Cattle Lice -Winter is the prime time for lice populations on beef cattle to increase. As temperatures cool and hair coats grow longer producers need to be monitoring their livestock. Constant rubbing is a sign or indicator your livestock may have biting and or sucking lice. Both biting and sucking lice are spread by direct contact with other animals and these parasites can cost producers a lot of money. Some loss comes from production loss, but other losses occur when livestock rub equipment, fences and buildings causing damage to them. A few cattle have lice year-around and are called carriers. This may only be 1-2 percent of the herd (usually older cows or bulls), but they can re-infect the other animals causing increased populations among all the livestock.
Biting lice survive by feeding on the skin, hair and sloughed skin cells of the animal. A complete life cycle of biting lice can occur in as little as three weeks, and adults can live as long as 10 weeks. The adult biting louse has a brownish-amber color head with a darkly outlined abdomen with a series of brown crossbars on a pale background. It is commonly found near the base of the tail and along the topline of the animals.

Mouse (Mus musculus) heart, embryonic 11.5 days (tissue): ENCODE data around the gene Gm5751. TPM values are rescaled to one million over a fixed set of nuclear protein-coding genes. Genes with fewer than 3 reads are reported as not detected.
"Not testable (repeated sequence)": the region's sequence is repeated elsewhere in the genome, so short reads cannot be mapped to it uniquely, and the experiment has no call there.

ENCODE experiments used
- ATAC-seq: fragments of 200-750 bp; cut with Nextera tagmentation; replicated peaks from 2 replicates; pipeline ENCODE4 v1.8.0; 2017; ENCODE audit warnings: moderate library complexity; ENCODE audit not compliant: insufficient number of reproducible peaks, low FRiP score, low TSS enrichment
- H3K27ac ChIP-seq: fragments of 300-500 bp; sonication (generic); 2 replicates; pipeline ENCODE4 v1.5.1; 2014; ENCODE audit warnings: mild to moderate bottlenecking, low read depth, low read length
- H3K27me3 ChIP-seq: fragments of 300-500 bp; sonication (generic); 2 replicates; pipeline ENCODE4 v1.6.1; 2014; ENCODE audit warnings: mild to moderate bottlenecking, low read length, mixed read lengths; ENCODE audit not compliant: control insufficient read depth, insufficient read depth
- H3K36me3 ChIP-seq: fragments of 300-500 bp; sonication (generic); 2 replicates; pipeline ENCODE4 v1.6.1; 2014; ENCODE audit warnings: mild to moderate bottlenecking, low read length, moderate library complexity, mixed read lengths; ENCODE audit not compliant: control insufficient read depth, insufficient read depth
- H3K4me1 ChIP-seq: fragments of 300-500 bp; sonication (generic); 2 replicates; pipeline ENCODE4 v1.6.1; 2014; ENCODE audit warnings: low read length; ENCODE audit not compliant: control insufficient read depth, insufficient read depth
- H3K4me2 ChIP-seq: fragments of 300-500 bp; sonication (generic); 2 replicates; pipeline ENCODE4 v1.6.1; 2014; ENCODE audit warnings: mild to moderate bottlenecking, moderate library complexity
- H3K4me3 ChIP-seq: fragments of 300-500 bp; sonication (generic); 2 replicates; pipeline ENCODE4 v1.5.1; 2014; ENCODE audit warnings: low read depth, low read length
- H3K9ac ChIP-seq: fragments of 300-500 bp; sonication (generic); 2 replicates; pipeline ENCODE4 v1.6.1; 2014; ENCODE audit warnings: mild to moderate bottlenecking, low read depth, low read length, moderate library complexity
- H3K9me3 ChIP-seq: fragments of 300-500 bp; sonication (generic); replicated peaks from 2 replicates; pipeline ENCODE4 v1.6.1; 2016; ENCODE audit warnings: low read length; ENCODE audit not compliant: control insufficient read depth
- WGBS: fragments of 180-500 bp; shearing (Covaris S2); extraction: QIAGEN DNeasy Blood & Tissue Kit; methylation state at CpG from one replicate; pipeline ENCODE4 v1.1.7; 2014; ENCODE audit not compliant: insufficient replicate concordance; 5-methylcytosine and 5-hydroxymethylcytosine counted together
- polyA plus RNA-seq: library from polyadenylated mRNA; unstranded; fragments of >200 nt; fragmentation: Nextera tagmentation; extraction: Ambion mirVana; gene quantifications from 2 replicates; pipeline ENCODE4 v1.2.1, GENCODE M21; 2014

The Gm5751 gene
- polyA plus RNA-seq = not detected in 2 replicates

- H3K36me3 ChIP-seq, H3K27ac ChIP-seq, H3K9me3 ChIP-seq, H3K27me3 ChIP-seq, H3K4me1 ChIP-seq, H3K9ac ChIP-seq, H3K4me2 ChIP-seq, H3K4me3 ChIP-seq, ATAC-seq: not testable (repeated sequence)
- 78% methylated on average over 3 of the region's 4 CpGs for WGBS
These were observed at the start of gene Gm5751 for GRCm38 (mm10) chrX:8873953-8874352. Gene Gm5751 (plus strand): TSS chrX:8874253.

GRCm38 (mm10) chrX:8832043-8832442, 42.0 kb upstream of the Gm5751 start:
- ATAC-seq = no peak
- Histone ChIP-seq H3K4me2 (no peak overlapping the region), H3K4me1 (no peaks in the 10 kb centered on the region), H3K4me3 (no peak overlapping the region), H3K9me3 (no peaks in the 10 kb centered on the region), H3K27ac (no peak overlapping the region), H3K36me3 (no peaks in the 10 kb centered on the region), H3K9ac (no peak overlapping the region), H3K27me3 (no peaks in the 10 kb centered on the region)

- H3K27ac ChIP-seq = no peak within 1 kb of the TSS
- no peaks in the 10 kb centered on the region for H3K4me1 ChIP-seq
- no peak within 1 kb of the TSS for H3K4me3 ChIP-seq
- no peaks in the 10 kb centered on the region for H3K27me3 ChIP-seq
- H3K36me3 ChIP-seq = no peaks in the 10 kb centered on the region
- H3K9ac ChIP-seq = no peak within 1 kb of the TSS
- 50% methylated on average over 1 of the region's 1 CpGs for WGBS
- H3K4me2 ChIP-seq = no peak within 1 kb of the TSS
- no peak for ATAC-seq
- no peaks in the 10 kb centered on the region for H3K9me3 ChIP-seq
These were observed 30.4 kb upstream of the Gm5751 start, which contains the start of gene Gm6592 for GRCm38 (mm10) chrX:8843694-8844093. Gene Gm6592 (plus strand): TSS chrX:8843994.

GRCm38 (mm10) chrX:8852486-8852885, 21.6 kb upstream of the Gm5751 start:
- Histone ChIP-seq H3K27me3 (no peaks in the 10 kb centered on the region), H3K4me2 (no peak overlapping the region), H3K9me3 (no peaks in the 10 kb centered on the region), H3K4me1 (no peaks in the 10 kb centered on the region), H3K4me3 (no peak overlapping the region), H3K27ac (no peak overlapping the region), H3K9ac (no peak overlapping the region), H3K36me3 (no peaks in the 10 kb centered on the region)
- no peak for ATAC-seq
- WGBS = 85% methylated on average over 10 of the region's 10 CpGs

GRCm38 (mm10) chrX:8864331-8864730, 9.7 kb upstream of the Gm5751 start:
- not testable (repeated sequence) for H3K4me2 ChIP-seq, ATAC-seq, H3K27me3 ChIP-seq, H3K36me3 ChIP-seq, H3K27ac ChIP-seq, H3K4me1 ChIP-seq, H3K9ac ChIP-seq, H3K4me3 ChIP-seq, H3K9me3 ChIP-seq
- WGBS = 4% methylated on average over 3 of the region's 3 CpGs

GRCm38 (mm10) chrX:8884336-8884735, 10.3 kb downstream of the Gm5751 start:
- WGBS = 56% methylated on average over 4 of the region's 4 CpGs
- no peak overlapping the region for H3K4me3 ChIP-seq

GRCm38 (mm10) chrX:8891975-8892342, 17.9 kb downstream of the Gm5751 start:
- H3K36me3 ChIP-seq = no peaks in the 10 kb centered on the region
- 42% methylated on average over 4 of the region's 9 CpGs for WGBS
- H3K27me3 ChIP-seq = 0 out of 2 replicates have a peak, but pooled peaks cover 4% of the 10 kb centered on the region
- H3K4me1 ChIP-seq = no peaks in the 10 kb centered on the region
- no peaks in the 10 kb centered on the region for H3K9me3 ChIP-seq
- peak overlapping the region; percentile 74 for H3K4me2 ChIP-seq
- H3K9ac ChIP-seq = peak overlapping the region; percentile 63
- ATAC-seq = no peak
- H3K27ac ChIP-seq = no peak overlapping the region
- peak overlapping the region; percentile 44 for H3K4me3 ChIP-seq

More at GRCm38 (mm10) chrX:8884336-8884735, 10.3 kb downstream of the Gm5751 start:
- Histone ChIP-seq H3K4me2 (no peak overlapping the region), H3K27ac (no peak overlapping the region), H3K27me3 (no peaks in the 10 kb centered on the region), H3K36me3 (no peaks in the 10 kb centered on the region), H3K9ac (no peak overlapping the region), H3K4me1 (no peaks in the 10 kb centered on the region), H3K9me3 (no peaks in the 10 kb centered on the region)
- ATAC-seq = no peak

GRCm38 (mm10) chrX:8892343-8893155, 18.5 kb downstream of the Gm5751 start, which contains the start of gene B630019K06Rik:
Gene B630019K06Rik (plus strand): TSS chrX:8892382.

Sucking lice, on the other hand, are a more serious pest that survives by penetrating the skin and feeding on the host’s blood. Sucking lice are generally dark in color and typically found over the shoulders, down the animal’s neck, on the ears, dewlap or brisket. The shortnosed louse can complete its life cycle in about 28 days, although the time may range from 3–6 weeks.
Treatment in Ohio– The non-systemic insecticides are effective against all types of lice, whereas the avermectins, moxidectin and eprinomectin (systemic products) mainly kill sucking lice according to Lee Townsend, University of Kentucky Extension entomologist. Non systemic insecticides should be used from November 1st through early January if cattle were not previously treated for internal parasites (grubs). During this time there is a potential risk of choking, bloat, or paralysis from a response to cattle grubs dying in critical tissues within the animal if systemic insecticides are used.
Non-systemic insecticides come as pour-on products, dust bags, sprays and products for cattle rubs (like the pyrethroids cyfluthrin, lambda-cyhalothrin or permethrin) that can be used safely during the November to early January period. If non-systemic products are used, a second application is usually necessary in approximately 3 weeks to kill lice that were in the egg stage during the initial treatment. Read the label of the product being used to be sure of correct treatment procedures and note any withdrawal times that need followed.
Be sure to avoid parasite introductions onto the farm when purchasing new animals. Ask about previous history and management practices to reduce chances of unwanted parasites being brought in.